Ceramic Tile Advice Forums - John Bridge Ceramic Tile

Welcome to John Bridge / Tile Your World, the friendliest DIY Forum on the Internet


Advertiser Directory
JohnBridge.com Home
Buy John Bridge's Books

Go Back   Ceramic Tile Advice Forums - John Bridge Ceramic Tile > Tile & Stone Forums > Tile Forum/Advice Board

Sponsors


Reply
Thread Tools Search this Thread
Unread 03-04-2007, 12:03 AM   #1
JasonRaff
Registered User
 
Join Date: Mar 2007
Posts: 3
Concrete between the joists?

I am looking to re-tile a small bathroom floor (30 sq ft), house was built in 1920.

From the basement, I can see that the space between the joists has been enclosed using what looks like old floor boards. They then filled the joists with concrete, followed by metal lathe and what appears to be deck mud and then tile. Then there is a second layer of tile, added by the previous owners which looks like they did while heavily intoxicated.... its terrible.

Should I just rip all this out and put down a new subfloor?

Was this a common practice (to fill the joists with concrete)?

Thanks!

- Jason
JasonRaff is offline   Reply With Quote
Sponsored Links
Unread 03-04-2007, 12:12 AM   #2
jadnashua
Veteran DIYer- Schluterville Graduate

STAR Senior Contributor

 
Join Date: Jul 2004
Location: Nashua, NH
Posts: 13,331
You are looking at a mudbed, a good way to set tile. If you can preserve it, you can tile over it. But, if it gets broken, you'll need to remove it. You could do another one. Note, a mudbed is much more forgiving than the joists with a subfloor. You would need a new subfloor and MIGHT need to reinforce the joists if you don't do another mudbed. It is easier to make a mudbed on top of a subfloor, but you'll end up with a thicker floor than the technique they used. Use the deflection calculator "deflecto" in the blue bar above.
__________________
Jim DeBruycker
Not a pro, multiple Schluter Workshops (Schluterville and 2013 and 2014 at Schluter Headquarters), Mapei Training 2014, Laticrete Workshop 2014, Custom Building Products Workshop 2015, and Longtime Forum Participant.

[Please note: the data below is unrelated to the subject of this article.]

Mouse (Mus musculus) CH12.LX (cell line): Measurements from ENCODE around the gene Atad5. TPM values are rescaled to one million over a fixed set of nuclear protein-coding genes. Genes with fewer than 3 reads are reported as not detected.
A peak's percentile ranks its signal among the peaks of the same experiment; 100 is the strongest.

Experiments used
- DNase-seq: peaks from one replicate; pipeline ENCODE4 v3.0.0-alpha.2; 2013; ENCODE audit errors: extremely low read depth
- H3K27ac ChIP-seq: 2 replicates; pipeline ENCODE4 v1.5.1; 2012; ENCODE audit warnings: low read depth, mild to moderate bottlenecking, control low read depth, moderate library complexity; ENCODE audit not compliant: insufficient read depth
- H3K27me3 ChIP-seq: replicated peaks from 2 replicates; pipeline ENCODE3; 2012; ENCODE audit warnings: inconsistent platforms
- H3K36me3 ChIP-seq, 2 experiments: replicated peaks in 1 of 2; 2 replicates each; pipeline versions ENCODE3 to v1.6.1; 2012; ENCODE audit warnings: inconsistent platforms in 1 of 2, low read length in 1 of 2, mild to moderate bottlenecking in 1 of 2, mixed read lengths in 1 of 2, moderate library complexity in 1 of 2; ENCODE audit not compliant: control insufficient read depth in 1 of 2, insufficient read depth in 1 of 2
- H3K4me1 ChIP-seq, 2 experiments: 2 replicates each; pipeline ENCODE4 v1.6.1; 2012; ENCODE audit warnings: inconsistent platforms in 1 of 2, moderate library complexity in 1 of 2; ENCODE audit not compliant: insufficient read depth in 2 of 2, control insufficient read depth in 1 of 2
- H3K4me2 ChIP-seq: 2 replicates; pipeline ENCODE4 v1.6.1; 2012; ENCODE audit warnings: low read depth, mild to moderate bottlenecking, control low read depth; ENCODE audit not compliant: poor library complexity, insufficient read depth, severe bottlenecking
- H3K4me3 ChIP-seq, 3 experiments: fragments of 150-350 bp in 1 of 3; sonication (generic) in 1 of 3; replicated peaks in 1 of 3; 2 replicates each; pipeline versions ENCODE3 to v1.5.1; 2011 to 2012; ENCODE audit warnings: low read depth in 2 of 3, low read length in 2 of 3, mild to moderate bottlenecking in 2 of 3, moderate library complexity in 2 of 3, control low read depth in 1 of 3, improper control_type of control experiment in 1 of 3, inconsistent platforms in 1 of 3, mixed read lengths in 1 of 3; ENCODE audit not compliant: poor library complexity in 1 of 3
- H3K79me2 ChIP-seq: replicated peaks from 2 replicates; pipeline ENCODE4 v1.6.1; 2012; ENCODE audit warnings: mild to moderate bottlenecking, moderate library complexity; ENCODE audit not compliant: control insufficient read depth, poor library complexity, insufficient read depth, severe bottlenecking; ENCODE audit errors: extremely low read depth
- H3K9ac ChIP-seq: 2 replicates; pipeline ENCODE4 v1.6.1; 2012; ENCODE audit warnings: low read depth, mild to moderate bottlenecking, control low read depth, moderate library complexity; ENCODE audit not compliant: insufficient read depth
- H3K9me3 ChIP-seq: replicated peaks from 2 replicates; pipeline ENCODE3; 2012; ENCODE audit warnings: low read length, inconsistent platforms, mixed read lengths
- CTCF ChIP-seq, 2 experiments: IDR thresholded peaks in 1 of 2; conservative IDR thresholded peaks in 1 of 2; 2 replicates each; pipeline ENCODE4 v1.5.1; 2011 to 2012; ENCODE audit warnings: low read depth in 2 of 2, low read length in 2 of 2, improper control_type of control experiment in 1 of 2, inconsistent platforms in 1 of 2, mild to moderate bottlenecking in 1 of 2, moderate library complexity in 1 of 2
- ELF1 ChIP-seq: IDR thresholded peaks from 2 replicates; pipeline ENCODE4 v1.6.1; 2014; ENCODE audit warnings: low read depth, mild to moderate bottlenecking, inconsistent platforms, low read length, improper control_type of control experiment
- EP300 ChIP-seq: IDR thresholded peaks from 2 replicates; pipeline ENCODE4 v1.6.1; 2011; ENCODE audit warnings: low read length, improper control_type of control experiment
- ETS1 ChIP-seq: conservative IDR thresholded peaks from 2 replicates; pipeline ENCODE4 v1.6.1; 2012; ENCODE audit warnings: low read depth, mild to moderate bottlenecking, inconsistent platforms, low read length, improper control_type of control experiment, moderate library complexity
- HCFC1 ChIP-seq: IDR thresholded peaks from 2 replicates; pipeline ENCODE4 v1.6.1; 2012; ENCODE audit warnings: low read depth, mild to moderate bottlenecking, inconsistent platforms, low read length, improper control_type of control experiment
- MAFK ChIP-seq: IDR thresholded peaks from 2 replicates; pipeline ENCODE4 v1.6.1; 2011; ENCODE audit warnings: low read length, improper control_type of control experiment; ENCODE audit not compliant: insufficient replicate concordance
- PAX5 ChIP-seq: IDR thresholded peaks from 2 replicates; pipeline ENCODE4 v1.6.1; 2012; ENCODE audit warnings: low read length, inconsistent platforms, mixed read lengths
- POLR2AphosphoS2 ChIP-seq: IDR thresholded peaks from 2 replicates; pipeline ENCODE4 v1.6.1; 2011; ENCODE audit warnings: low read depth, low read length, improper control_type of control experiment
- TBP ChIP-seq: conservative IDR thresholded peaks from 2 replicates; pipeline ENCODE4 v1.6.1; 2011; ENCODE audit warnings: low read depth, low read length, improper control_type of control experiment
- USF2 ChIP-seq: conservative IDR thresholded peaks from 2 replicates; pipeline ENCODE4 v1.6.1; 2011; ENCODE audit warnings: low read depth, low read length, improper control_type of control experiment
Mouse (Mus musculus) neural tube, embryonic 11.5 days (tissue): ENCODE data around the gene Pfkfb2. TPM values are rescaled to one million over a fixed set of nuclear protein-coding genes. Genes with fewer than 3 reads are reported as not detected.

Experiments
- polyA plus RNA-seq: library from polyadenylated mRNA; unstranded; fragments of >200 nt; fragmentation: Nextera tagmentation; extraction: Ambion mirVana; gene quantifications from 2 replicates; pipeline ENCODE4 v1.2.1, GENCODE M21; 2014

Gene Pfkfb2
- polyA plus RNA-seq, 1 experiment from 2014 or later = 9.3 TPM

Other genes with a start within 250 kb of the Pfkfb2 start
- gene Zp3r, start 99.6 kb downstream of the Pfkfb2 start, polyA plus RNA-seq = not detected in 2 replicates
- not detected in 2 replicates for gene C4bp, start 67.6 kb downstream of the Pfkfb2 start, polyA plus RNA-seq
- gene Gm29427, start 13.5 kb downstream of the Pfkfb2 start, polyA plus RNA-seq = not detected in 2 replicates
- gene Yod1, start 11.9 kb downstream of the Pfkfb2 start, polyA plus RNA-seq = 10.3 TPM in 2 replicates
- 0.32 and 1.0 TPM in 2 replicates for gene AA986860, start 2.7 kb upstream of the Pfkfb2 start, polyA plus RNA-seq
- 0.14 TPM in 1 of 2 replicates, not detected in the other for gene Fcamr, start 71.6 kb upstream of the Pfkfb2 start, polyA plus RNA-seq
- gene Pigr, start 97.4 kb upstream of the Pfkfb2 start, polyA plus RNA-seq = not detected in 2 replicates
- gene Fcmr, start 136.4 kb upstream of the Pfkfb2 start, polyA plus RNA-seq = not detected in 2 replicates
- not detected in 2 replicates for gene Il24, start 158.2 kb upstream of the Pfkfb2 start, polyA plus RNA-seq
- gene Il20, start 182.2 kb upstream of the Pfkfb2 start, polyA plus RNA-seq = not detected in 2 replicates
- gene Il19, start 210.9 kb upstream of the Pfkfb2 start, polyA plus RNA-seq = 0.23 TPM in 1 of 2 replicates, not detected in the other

jadnashua is offline   Reply With Quote
Unread 03-04-2007, 12:14 AM   #3
Rob Z
Guest
 
Posts: n/a
Hi Jason

That was a common method up through the early sixties. You'll likely find that the tops of your joists are hatcheted to a point, and that they have been butchered in places by the plumber from long ago.

You could demo the upper layer of mud and leave the stuff in between the joists, and then float a relatively thin bed on top of the stuff down in the joists. This might be a bit tricky, depending on what's there.

We usually demo all of it out and strengthen the joists as needed, then follow with plywood subfloor and a mudbed over paper and metal lath.

If you can get it flat enough by scabbing onto the existing joists, then plywood followed by cement board or a membrane such as Ditra or Noble TS would be a bit easier than a mudbed.
  Reply With Quote
Unread 03-04-2007, 12:17 AM   #4
Rob Z
Guest
 
Posts: n/a
Jason

Before considering whether to tile over the existing, check to see if there are any cracks, particularly ones that correspond to the locations of the joists (most common over the hatcheted joists I mentioned above).
  Reply With Quote
Unread 03-04-2007, 12:29 AM   #5
JasonRaff
Registered User
 
Join Date: Mar 2007
Posts: 3
Thanks for the quick replies (at 1am no less!).

I don't think there is any way to save the existing mud bed. I did some exploratory surgery earlier today, and there seem to be some cracks.

Whats the best way to remove it? Rotary hammer?
JasonRaff is offline   Reply With Quote
Unread 03-04-2007, 12:59 AM   #6
P.Dieter
Registered User
 
Join Date: Jun 2005
Location: Seattle
Posts: 81
Quote:
Whats the best way to remove it? Rotary hammer?

The love of my life




Burke Bar
__________________
Have fun
Paul


P.Dieter is offline   Reply With Quote
Unread 03-07-2007, 09:55 PM   #7
JasonRaff
Registered User
 
Join Date: Mar 2007
Posts: 3
OK, i decided to rip off all the tile and see what was there.

The cracks I saw before were contained to the small area I started in (go figure) and they were just small surface cracks.

SO now I have a floor with just a few gouges (1/4in deep at most) from removing the old tile. Can I just fill them with thinset and set the tile? I am laying 12x12 marble, and plan to use Custom's "Marble and Granite" modified medium bed thinset.

Does this sound like a viable plan? Anything else I should consider?
JasonRaff is offline   Reply With Quote
Reply

Stonetooling.com   Tile-Assn.com   National Gypsum Permabase


Thread Tools Search this Thread
Search this Thread:

Advanced Search

Posting Rules
You may not post new threads
You may not post replies
You may not post attachments
You may not edit your posts

BB code is On
Smilies are On
[IMG] code is On
HTML code is Off
Forum Jump


All times are GMT -6. The time now is 11:36 AM.


Sponsors

Powered by vBulletin® Version 3.7.4
Copyright ©2000 - 2020, Jelsoft Enterprises Ltd.
Copyright 2018 John Bridge & Associates, LLC